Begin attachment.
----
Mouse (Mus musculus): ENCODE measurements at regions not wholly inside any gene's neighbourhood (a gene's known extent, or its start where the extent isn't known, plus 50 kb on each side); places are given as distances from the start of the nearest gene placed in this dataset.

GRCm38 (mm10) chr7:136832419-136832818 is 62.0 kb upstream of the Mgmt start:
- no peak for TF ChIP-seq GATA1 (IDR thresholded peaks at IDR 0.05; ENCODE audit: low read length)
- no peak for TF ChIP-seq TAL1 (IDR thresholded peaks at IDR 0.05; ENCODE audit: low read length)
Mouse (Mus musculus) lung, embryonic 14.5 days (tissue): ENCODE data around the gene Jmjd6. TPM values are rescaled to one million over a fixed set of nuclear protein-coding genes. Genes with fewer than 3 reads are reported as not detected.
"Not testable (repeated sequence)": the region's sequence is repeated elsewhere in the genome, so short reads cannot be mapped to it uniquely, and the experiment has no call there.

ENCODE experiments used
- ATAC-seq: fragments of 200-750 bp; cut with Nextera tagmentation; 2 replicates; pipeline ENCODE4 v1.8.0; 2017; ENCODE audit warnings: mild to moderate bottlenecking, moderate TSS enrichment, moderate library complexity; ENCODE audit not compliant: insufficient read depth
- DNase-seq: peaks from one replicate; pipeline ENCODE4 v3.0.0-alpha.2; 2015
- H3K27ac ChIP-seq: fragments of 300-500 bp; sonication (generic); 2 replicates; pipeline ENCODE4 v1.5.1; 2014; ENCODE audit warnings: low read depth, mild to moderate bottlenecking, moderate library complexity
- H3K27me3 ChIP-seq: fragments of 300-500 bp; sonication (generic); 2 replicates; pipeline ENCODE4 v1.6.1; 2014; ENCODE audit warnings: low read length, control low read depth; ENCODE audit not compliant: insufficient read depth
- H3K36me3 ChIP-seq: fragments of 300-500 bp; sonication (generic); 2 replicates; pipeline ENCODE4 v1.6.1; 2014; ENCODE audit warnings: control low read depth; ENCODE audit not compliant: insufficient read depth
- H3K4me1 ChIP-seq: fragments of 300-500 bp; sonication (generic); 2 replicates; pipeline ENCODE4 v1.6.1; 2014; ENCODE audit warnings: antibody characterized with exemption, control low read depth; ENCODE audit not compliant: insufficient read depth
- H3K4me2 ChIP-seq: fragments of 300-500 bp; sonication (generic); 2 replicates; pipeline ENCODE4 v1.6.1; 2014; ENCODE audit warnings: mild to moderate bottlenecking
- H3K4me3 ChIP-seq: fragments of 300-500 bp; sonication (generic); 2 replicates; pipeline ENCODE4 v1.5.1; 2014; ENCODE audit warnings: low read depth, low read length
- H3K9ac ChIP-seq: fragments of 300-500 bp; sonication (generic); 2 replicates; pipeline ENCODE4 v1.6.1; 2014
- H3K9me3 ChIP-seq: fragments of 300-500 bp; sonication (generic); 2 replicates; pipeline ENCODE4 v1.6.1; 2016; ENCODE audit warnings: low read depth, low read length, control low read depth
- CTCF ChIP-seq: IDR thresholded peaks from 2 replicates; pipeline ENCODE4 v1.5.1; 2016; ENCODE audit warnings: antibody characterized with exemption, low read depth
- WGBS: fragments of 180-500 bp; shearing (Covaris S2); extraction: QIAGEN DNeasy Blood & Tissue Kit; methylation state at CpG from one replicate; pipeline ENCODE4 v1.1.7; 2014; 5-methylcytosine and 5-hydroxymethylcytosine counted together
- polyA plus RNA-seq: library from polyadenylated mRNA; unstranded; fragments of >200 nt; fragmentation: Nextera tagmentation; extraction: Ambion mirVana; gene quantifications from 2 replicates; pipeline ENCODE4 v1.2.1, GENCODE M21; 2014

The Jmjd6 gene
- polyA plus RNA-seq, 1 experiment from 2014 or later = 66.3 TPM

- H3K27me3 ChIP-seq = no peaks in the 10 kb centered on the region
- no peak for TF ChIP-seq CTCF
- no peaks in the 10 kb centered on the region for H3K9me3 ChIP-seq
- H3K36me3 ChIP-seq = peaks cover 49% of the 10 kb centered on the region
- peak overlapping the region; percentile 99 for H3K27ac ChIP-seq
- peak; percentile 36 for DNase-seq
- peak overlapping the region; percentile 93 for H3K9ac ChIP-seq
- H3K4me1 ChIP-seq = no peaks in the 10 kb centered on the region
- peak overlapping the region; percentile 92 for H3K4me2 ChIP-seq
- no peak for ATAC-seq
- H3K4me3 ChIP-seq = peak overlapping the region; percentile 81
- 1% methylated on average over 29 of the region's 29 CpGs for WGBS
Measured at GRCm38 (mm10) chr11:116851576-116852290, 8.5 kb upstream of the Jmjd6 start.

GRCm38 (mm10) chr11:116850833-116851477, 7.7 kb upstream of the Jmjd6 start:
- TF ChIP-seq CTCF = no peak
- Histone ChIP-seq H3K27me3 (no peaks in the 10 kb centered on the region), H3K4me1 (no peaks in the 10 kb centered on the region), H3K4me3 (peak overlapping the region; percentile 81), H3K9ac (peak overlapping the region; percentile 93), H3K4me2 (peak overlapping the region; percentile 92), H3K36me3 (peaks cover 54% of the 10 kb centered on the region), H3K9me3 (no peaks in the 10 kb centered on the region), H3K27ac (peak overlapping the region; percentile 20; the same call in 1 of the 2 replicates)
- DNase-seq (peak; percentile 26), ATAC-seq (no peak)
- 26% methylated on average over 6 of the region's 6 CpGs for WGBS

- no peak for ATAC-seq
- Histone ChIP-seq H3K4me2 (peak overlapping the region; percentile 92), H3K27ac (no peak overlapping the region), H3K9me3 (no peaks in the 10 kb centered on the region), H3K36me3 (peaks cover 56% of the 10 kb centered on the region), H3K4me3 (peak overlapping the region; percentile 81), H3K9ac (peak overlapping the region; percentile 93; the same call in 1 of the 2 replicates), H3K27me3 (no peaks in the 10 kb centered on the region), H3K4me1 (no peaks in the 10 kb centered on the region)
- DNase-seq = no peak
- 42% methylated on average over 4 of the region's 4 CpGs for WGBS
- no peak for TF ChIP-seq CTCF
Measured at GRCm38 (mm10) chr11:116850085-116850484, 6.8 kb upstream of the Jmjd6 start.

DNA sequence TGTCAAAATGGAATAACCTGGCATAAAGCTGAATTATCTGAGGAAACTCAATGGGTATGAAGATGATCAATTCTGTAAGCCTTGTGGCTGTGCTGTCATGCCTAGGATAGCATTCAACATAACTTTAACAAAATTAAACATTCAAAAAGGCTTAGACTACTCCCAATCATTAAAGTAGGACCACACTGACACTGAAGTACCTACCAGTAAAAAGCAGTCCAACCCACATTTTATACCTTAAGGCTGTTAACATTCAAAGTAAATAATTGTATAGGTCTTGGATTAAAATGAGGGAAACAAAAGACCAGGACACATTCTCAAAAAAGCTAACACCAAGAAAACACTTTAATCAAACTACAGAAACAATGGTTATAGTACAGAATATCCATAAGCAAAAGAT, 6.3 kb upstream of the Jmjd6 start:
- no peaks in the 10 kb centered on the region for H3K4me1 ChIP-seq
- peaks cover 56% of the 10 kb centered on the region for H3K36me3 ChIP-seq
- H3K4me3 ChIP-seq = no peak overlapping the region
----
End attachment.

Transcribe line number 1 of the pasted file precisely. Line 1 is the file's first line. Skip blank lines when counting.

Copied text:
Mouse (Mus musculus): ENCODE measurements at regions not wholly inside any gene's neighbourhood (a gene's known extent, or its start where the extent isn't known, plus 50 kb on each side); places are given as distances from the start of the nearest gene placed in this dataset.